Cameron's Story
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Author:  Cog1st [ Mon Feb 18, 2008 11:15 pm ]
Post subject:  Cameron's Story

Cameron's Mother sent this to me to post, thank you Amy for sharing your son's story :
Family Researches Son's Mysterious Illness
Roseville Teenager Recovering From Lyme Disease

He was an honor student and a star athlete. But when a mysterious illness suddenly sidelined a Roseville teenager, his parents were desperate for answers.
Cameron Holloway was a typical teenager and a picture of good health. When he complained about a headache after a soccer game last September, his parents didn't think twice. They had no idea it was the first sign of an illness that would devastate their family, Local 4 reported.
"I go to places and I see high school kids and it breaks my heart because he is not being a 16-year-old running around, driving his car, chasing girls, playing his sports, you know the typical teen things. And that's upsetting," said the teenager's mother, Amy Holloway
Amy Holloway said she wondered, as a parent, what she could do.
"You hurt because your kid hurts," said Amy Holloway.
Cameron Holloway went to the emergency room, and doctors diagnosed him with migraines, Local 4 reported. But his condition continued to worsen.
"You have a healthy, normal child and basically becomes dehabilitated," said Ken Holloway, the teenager's father.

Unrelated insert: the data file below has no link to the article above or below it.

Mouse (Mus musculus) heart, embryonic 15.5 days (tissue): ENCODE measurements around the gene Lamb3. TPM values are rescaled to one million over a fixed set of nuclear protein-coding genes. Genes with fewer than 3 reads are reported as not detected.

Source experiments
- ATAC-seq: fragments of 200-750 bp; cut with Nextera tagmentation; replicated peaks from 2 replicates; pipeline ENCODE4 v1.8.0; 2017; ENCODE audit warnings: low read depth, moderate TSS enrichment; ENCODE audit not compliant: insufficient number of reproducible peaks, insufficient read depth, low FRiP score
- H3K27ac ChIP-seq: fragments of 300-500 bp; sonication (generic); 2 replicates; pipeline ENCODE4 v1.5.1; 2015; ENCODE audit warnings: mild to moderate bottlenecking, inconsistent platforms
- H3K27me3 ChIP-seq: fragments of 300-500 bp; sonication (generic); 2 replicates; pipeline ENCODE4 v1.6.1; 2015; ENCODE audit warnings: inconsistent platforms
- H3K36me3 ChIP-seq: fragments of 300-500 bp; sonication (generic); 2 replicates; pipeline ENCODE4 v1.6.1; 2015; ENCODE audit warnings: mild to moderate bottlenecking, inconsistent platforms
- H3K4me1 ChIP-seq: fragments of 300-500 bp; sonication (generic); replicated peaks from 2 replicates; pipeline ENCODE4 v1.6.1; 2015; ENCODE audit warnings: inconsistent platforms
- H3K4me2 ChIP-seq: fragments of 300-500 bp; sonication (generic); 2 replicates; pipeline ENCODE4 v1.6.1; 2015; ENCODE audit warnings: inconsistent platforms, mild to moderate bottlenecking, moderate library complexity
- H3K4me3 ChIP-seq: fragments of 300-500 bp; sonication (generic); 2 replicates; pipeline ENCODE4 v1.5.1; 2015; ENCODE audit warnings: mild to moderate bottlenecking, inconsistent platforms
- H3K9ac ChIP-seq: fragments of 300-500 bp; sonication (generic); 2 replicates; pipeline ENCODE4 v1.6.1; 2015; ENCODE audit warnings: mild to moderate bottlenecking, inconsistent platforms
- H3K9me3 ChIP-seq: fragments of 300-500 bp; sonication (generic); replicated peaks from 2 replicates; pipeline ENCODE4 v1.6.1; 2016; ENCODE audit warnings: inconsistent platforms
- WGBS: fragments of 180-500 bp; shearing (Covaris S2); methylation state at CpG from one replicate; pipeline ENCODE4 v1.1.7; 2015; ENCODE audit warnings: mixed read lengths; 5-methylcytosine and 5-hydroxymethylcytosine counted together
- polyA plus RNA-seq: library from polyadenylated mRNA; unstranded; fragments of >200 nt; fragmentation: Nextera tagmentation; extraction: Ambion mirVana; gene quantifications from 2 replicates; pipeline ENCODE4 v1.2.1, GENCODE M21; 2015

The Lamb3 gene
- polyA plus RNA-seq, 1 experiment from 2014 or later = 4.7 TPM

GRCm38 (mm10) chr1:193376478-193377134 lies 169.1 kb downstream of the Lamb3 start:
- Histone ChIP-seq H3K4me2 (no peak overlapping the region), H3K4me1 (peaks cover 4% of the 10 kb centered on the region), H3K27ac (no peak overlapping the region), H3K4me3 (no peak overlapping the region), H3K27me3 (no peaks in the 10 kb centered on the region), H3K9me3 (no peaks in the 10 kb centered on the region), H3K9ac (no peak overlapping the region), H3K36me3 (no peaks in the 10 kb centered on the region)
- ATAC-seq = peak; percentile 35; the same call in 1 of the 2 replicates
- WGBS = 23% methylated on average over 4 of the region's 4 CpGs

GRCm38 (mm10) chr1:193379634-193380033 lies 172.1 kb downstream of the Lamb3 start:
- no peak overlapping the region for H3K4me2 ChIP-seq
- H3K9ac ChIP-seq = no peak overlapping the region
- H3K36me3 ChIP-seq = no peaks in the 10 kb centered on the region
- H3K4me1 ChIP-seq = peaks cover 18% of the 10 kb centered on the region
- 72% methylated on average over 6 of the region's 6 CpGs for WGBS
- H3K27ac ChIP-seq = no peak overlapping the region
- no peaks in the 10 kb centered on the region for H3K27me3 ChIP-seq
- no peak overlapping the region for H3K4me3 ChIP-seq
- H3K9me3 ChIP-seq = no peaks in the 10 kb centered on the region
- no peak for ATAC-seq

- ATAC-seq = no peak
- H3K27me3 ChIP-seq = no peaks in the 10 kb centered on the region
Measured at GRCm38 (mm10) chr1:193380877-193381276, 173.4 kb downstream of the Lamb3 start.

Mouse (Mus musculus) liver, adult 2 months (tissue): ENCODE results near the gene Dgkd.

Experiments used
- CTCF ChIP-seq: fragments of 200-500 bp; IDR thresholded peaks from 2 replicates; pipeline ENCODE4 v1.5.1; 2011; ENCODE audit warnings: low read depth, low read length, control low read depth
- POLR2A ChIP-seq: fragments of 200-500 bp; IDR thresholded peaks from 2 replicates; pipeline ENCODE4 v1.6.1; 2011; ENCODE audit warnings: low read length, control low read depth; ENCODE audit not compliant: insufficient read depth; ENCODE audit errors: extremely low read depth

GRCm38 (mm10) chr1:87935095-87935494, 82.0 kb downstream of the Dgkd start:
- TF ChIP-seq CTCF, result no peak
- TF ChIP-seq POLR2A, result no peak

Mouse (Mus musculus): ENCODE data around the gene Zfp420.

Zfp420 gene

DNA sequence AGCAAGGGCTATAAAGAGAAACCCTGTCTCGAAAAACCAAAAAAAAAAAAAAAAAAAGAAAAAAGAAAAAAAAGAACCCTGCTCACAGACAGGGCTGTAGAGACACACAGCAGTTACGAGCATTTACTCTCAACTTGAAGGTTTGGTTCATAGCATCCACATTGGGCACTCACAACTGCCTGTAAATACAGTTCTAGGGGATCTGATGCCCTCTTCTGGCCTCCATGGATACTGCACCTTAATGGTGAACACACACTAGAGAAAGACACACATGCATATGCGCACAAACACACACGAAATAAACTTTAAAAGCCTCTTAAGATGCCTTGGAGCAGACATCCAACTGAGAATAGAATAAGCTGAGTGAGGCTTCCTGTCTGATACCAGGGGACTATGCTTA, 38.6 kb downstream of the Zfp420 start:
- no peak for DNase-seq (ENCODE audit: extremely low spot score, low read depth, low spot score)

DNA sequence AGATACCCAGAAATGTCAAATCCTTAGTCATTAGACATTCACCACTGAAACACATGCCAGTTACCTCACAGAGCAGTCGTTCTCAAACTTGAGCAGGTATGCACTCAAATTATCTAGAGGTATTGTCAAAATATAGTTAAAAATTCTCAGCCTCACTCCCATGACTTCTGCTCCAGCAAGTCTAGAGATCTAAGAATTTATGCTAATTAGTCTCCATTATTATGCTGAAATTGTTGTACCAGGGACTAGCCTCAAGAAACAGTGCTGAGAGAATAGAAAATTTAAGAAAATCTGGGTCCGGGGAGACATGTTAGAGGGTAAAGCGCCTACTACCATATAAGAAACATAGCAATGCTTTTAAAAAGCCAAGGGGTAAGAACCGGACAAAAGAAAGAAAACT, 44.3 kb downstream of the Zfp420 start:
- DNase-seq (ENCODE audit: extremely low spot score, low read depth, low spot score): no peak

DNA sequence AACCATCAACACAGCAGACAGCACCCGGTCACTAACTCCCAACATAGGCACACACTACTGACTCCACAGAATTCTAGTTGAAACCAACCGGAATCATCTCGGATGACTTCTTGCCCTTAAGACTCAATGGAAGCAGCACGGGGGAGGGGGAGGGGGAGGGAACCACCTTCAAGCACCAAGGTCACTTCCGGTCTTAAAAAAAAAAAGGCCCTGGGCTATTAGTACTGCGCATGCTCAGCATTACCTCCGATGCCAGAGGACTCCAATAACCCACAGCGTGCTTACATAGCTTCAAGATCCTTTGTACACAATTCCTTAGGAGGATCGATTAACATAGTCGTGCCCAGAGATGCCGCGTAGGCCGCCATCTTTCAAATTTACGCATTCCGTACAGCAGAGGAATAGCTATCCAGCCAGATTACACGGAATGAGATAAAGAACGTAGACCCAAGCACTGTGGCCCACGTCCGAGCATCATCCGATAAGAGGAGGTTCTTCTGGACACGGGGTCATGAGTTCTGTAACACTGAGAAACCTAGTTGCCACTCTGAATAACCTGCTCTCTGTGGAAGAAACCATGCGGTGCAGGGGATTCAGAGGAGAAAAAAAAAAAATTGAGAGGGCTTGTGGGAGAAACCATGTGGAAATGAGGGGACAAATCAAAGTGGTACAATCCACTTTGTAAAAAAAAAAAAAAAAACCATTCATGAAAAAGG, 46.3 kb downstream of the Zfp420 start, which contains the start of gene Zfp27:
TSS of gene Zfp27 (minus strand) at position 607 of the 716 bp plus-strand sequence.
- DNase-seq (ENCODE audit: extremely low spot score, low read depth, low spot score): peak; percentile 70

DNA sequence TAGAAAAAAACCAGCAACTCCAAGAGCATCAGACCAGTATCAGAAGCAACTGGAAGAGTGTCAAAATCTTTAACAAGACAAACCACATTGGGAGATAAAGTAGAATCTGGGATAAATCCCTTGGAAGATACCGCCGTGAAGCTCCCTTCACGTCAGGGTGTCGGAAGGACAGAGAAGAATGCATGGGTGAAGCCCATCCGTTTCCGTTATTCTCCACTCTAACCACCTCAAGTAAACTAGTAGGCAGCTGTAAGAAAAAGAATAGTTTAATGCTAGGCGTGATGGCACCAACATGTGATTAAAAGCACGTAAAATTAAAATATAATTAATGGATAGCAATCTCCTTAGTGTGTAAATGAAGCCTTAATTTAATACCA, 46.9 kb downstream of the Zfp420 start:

By October, Cameron Holloway was too sick to go to school and too weak to even think about playing soccer, Local 4 reported.
His parents said nothing was easing his pain, and they knew it was something deeper. Amy Holloway turned to the Internet for answers. She said she learned from a woman in Pennsylvania that it could be Lyme Disease.
Lyme Disease is a bacterial infection spread by infected ticks. Amy Holloway thought of her family's many camping trips and time spent outdoors. But when she addressed the idea to doctors, they "seemed to laugh at me," said Amy Holloway.
The mother said she still knew something was wrong. A first test was negative, but a second test confirmed Cameron Holloway had Lyme Disease, Local 4 reported. His parents were stunned. They said he did not have a large bulls-eye type rash that is often associated with Lyme Disease, but only 30 percent of people with the disease get a rash at all and it does not always look like a bulls-eye, Local 4 reported.
Symptoms of Lyme Disease include fatigue, fever, chills, headache, stiff neck and muscle or joint pain. When left untreated, Lyme Disease can attack your heart, brain and nervous system, Local 4 reported.
Cameron Holloway is now being treated with antibiotics, but faces a long road to recovery. He is focused on building up his strength so he can return to school, his friends and hopefully play soccer, Local 4 reported.
"My knees get weak and they hurt. I have muscle pains. I get night sweats, numbness in my legs and it's been really hard," said Cameron Holloway.
He said he knew of Lyme Disease, but didn't really know anything about it before.
His parents are grateful their son is being treated, but wish his illness would have been diagnosed sooner. They said they are frustrated that so much attention in Michigan is focused on more exotic diseases, such as bird flu and West Nile virus. They want everyone, including doctors, to be more aware of the risk.
The best way to prevent Lyme Disease is to protect your family from ticks, Local 4 reported. Wear long pants and tuck them into your socks in wooded areas, use an insect repellent with deet and check yourself and your pets for ticks.
If you have symptoms, get to your doctor quickly

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